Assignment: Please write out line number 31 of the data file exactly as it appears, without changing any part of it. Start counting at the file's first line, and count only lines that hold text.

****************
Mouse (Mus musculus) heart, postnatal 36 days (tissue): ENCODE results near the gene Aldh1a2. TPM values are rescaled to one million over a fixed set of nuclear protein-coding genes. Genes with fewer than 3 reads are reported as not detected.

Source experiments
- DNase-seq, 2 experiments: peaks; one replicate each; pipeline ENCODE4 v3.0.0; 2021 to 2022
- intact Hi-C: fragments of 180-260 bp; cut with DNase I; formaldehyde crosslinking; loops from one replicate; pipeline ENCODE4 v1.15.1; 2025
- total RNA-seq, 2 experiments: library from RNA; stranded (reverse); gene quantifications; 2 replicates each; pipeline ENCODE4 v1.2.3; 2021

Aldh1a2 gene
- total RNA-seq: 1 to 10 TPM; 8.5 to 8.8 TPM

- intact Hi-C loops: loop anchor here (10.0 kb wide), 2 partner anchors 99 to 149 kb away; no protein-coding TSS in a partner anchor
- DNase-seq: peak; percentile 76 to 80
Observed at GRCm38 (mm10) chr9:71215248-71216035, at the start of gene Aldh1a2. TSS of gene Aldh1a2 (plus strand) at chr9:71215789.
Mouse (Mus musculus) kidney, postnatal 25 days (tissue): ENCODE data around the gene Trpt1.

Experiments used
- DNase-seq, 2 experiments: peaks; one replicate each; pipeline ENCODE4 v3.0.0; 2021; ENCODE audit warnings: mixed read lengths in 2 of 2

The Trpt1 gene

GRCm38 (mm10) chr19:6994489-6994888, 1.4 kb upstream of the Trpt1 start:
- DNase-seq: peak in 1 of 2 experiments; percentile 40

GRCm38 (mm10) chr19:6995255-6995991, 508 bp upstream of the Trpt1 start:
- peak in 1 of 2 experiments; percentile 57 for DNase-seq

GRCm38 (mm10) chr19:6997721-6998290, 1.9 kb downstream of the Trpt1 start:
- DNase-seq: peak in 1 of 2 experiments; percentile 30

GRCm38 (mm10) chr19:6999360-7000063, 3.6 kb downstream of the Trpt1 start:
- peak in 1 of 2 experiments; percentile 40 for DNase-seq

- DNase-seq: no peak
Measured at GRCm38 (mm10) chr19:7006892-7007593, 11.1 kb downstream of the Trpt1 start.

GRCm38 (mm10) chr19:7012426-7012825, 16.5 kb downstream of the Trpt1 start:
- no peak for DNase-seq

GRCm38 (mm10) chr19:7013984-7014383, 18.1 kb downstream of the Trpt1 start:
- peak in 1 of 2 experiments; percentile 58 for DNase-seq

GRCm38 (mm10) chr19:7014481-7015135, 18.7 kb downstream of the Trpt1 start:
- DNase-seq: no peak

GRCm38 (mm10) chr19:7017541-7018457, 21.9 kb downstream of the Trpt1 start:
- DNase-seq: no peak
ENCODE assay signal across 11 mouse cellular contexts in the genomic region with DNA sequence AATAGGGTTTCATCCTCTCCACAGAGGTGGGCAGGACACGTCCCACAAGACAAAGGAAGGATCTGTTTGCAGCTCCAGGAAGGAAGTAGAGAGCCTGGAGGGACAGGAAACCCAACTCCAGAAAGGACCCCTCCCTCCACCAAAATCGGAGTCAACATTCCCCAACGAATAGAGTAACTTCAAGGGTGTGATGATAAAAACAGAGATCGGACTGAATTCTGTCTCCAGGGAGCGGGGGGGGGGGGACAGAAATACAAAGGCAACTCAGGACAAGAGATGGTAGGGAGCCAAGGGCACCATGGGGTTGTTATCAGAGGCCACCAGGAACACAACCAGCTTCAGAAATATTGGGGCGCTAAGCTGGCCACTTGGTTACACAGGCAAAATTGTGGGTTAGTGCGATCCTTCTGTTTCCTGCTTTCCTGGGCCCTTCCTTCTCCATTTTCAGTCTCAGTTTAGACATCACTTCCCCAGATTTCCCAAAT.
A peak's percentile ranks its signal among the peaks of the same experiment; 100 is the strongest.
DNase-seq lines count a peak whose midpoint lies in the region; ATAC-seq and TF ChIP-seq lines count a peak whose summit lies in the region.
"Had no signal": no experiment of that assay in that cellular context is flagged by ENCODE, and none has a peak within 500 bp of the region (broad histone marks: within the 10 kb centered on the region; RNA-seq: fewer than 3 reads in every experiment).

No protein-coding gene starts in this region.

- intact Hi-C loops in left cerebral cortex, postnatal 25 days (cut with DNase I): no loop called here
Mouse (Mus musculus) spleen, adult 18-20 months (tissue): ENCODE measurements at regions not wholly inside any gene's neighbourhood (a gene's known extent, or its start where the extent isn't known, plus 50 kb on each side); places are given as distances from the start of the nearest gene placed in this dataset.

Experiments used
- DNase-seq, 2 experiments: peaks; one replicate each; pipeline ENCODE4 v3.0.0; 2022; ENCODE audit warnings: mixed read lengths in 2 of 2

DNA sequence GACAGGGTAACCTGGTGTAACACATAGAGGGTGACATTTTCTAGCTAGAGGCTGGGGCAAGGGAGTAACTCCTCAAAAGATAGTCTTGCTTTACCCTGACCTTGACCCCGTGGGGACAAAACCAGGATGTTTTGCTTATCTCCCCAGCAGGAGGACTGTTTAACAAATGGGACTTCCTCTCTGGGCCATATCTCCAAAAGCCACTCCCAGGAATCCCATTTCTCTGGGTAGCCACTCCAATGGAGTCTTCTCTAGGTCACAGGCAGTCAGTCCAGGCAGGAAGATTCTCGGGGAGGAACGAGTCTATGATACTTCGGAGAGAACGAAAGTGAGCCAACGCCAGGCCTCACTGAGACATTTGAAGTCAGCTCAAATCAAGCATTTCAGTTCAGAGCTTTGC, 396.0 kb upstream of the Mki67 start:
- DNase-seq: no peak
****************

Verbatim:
GRCm38 (mm10) chr19:7017541-7018457, 21.9 kb downstream of the Trpt1 start: